I agree with Steve - you could reexport the same file over and over again , or you could apply differing levels to duplicated layers on the same file and achieve the same thing - Even if he had managed to do a real HDR with subjects that stayed still for him, as long as the subject matter was the same, I wouldn't see what the problem would be (but then , I'm not a photojournalist). Likewise, if he had taken this shot with a GND hand held to minimise sky highlights, people would have questioned the image (as many questioned a portrait image of Kah Kit Yoong's from Carnivale) . I get the impression that just because manipulation was done in the field in the case of using a GND, it would somehow be OK rather than the lighting adjusted in post.
I said it in the other thread before, but I work with idiots, and am not adverse to repeating myself
The artist did not do anything that could not be done with film.
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I think if it's from a single image, then there's no issue in recovering as much of the information available in the raw file .. as long as no other pixel deformation/contrivance has been done to alter the actual substance of the image.
But from my understanding of(not experience with) photoshop, is that this could easily be done as a multi image HDR.
One shot for the people/laneway which requires more exposure, and one shot for the background/sky which requires much less exposure.
Irrespective of whether the people are moving in relation to the sky, it's not important to mix those two elements in a HDR/blended image.
The manner in which photoshop can blend the sky/background(if I understand it correctly) should present no issue to the manipulator.
The dynamic range within the mass of people and the innards of the laneway, all seem to be within the ability of any decent camera .. just that the exposure requirement may have been low compared to the sky.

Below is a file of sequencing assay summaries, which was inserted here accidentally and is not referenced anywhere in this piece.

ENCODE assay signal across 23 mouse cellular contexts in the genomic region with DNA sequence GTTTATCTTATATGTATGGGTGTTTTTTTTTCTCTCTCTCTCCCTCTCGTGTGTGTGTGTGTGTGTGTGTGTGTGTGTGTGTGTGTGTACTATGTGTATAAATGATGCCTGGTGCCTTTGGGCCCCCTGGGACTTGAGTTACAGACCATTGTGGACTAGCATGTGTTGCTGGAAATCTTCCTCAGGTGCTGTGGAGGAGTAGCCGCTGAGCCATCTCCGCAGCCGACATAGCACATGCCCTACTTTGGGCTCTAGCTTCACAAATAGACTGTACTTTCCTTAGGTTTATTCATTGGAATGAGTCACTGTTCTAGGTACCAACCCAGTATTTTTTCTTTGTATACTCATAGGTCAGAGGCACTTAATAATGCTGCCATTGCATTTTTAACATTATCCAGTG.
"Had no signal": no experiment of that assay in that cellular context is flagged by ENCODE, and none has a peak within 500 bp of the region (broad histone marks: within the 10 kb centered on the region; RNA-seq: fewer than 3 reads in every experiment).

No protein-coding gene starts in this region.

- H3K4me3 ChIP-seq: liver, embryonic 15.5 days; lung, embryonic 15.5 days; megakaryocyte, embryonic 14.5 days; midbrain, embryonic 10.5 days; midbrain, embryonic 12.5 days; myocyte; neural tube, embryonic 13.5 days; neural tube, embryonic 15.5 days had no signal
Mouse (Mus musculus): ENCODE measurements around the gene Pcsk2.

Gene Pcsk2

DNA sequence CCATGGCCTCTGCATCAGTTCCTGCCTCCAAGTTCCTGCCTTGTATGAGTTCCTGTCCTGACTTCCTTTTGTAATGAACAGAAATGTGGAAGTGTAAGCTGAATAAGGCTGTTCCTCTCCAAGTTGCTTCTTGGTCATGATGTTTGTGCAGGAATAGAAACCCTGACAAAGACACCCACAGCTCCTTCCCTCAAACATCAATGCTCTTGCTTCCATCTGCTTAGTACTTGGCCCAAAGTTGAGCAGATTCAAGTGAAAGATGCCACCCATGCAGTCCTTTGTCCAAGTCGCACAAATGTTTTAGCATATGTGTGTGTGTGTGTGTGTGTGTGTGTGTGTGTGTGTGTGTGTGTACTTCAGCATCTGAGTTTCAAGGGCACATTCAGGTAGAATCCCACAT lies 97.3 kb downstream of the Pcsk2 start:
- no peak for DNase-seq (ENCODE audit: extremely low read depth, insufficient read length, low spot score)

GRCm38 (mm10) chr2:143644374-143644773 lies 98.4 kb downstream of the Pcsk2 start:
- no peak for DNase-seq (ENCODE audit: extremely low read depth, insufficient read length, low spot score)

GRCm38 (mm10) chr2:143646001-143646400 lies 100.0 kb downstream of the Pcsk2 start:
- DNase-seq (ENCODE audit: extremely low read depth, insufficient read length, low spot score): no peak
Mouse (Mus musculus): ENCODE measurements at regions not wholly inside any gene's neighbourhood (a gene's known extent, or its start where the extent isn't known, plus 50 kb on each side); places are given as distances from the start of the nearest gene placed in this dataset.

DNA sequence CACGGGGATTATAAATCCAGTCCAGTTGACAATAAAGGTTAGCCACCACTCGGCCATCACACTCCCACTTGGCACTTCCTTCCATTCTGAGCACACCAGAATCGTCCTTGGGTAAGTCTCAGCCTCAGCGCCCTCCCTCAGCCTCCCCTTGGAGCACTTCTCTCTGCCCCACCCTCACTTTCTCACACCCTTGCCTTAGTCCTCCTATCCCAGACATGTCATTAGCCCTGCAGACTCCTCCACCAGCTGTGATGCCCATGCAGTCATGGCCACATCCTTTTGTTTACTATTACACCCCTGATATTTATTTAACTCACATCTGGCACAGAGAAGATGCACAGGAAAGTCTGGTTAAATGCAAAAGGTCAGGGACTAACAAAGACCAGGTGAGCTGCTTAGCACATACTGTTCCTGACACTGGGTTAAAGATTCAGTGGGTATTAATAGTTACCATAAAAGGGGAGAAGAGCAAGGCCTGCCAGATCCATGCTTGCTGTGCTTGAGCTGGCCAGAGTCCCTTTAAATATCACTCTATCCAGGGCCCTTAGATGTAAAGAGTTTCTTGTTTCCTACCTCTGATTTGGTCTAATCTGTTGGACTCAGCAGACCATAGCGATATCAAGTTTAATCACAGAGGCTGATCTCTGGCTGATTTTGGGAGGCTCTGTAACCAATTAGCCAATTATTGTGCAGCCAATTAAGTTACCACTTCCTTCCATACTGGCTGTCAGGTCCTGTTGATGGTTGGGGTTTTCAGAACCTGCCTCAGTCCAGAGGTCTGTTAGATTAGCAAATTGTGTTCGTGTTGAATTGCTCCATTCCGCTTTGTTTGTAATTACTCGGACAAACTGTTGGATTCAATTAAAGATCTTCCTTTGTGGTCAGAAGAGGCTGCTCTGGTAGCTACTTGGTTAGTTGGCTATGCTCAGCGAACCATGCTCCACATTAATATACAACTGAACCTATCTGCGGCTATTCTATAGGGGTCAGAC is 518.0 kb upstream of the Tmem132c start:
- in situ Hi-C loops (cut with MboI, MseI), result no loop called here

The sky looks to be heavily recovered anyhow, and the shade of blue it depicts looks unnatural and contrived.
So it looks exactly as tho it was just a simple heavy recovery job from a single image.
While the image depicts a very sombre and important social story, I can't see how it got voted as world press photograph of the year .. it looks too cartoony to begin with.
While it has a great look about it, it looks nothing like a new photograph, and more of a social documentary/artistic/gallery type image.
The shadowing on the faces of the people looks ridiculous to begin with, and is in opposition to the shadowing on the buildings.
The processing on guy at the far left just looks plain silly, with the light source coming at him from the LHS, yet the sun is obviously on the RHS of the frame.
The grey buliding wall won't reflect enough light to cast that kind of strong shadowing on his face, and of any external lighting was used(which apparently was not anyhow), it'd have to be placed right at the wall where there is some kind of doorbell or something like that.
Not an image of news as per the expected type that we usually see .. it's more of an art gallery type impressionist rendering. Definitely not a worthy World PRESS image candidate, let alone a winner IMO.
HDR is a meathod to increase the dynamic range to more than that can be captured in the one shot. A reprocess of the same RAW file is not an HDR as there has not been any more recored information form the original capture. so to have an HDR you need to have 2 or more images capture at different exposures. Just pushing a single RAW image is more Tone Mapping.